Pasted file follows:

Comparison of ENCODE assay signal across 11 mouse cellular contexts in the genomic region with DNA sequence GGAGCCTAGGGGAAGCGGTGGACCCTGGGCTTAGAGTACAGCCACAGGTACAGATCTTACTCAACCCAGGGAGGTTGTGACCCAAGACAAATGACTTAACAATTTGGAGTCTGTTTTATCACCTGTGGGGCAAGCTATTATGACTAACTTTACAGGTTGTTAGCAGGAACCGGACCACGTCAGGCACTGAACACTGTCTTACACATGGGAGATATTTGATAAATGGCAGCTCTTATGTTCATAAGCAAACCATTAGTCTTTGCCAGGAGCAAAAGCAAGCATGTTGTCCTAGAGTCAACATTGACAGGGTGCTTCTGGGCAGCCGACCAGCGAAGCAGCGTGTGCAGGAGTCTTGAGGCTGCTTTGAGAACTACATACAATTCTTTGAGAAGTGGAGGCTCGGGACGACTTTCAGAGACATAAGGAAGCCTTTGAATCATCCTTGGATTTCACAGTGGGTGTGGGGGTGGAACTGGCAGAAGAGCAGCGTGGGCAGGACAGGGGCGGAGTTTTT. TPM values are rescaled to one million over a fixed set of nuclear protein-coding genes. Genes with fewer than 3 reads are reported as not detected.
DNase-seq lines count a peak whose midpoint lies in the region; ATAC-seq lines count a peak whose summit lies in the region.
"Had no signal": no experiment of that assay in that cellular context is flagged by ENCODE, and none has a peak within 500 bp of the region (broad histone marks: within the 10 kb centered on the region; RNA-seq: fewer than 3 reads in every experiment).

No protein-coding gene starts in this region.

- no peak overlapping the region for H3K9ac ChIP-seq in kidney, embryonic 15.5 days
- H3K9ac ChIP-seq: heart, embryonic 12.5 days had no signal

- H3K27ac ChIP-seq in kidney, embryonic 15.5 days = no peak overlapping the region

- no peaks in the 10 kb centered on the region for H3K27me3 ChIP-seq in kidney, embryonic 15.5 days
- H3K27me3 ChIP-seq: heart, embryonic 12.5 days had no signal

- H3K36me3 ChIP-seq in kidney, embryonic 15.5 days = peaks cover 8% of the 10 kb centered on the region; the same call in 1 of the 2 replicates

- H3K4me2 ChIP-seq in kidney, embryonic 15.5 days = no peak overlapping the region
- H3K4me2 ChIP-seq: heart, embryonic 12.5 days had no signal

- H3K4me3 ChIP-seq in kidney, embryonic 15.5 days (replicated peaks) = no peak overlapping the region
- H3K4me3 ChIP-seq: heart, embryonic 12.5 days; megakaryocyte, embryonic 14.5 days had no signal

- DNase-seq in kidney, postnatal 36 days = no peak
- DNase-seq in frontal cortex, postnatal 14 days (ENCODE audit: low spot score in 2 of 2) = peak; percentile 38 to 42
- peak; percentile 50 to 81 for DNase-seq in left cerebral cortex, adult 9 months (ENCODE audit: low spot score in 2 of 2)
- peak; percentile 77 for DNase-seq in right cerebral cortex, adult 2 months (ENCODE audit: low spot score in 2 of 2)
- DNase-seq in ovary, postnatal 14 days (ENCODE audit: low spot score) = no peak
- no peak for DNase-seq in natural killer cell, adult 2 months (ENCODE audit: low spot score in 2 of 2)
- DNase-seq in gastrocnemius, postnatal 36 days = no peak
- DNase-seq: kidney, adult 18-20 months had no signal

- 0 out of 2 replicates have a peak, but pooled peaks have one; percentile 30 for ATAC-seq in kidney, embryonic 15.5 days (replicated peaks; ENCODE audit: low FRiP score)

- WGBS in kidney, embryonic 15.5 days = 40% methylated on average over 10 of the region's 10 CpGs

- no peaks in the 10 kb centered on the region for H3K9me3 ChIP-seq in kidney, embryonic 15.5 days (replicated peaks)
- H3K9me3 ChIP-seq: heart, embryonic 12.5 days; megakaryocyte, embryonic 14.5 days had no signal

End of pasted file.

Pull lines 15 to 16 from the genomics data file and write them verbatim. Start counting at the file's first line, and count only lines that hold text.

- DNase-seq in kidney, postnatal 36 days = no peak
- DNase-seq in frontal cortex, postnatal 14 days (ENCODE audit: low spot score in 2 of 2) = peak; percentile 38 to 42